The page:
ulsan bawi seoraksan national park

We finally made it to the top! If I could go back and do it again, would I? Yes. Would I do it a second time? I would have to be bribed.

ulsan bawi seoraksan national park
ulsan bawi seoraksan national park
ulsan bawi seoraksan national park
ulsan bawi seoraksan national park
Overall, we had an amazing trip. We were able to see things that we had hoped too since arriving in Korea and even see some that weren’t planned. If you’re in Korea and have even a four day weekend, I would definitely recommend it.

Five days, no shower

Unfortunately, Korea does not celebrate American Thanksgiving (crazy right?!) But they do have their own Thanksgiving, Chuseok, which gives us a very generous five-day weekend. And while we don’t get to be home with our family to celebrate, this break gives us the perfect opportunity to have a little couple retreat. Our first year here, it was spent exploring the big city of Seoul and checking out one of their two big amusement parks, Everland. Side note: if you’re a foreigner, definitely check out Everland on Chuseok morning. You get a huge ticket discount and before noon, there are virtually no lines. Back to the story. This year we decided to go in the opposite direction and take a long road trip up the east coast of Korea and beach camp along the way. Our tentative plan was to head out at the crack of dawn on Saturday to beat the holiday traffic, head up to spend the day in Gyeongju, make our way up to Seoraksan National Park and the DMZ then finally make our way back down. From our island to the very tip of South Korea it takes roughly seven hours, so with five days to kill, we were in no hurry.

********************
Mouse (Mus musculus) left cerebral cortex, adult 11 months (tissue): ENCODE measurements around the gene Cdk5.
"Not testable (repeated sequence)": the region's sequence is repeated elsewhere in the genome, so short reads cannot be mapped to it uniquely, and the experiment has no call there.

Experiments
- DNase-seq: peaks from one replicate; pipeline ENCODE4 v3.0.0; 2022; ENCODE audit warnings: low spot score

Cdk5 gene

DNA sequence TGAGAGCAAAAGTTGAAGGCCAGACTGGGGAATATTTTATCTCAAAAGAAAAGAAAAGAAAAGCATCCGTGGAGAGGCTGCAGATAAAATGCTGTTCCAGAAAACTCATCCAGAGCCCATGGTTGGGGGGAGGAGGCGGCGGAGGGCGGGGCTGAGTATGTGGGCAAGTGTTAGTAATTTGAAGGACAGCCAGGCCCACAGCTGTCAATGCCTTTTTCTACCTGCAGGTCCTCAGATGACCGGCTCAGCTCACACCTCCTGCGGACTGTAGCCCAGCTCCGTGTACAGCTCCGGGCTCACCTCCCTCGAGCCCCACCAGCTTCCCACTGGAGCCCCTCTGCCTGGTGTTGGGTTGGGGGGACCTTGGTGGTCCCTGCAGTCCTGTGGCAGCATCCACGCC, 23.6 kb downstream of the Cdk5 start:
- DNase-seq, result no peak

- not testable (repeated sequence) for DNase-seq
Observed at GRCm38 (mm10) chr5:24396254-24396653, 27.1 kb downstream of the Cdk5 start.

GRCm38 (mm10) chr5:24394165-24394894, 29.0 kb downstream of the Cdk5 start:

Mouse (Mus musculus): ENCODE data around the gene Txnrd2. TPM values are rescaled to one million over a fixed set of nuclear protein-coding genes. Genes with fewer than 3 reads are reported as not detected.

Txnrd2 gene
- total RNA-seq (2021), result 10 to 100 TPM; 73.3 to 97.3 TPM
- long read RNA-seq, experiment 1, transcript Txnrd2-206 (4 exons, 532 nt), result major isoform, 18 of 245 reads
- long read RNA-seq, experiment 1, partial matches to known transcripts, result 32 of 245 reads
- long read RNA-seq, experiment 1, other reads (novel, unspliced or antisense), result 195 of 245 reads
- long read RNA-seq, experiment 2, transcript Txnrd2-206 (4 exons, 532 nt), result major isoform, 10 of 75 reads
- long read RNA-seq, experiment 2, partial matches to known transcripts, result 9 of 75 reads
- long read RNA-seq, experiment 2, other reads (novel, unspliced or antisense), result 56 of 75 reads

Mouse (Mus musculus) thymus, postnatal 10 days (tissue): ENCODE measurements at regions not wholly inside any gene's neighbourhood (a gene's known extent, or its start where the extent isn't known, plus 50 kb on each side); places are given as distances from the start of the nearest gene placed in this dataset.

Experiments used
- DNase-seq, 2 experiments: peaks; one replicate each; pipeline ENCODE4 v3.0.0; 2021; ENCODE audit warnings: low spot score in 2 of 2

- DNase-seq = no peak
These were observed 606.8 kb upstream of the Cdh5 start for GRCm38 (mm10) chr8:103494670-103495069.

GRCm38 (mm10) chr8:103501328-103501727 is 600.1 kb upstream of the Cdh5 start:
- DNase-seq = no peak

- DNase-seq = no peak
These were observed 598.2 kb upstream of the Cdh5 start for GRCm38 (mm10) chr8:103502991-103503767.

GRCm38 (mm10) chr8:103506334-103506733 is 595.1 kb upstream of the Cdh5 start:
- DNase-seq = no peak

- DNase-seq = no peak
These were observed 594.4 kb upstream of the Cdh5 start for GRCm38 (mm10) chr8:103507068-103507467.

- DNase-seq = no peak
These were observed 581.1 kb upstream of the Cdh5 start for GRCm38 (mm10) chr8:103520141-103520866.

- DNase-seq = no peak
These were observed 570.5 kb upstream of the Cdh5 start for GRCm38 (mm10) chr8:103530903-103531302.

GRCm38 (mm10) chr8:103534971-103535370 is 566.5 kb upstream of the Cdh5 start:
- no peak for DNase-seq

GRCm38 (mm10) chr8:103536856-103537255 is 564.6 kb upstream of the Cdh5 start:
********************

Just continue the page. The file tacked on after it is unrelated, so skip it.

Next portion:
Along the way we…

Rented bikes in Gyeongju to explore the city. It was the best way to see all of the historical sites and for only 6,000 w (roughly $5.30) for three hours it was a steal! Not only is Gyeongju a great city to see some of the best historical sites in Korea, it’s also excellent for viewing the Cherry Blossoms in spring. We’ll definitely be going back for that.

Rented bikes in Gyeongju
Rented bikes in Gyeongju

Checked out some royal tombs while we were in Gyeongju. You can find smaller versions of these on most mountain tops for graves but pictures don’t do justice to just how massive these were. We even got to see a cross section of one to look at how it was made but unfortunately no pictures were allowed. To put it simply, there is a large wooden coffin inside with the body and some relics and then huge stones are piled high on top until it formed the rounded shape that you see.

Gyeongju royal tombs
Gyeongju royal tombs
Gyeongju royal tombs

Saw the oldest astronomical observatory in East Asia, built somewhere around 632 and 647. This is also in Gyeongju.

oldest astronomical observatory in East Asia

Walked around the grounds of Gyeongju Bulguksa Temple which is considered the Historic and Scenic Site No. 1 by the Korean government and was added to the UNESCO World Heritage List. If you visit there, there is also a supposably amazing Buddhist grotto about a 4km hike away from the temple. Sadly, because of time, we were unable to hike to it but they say on a clear day you can also see a great view of the ocean from there.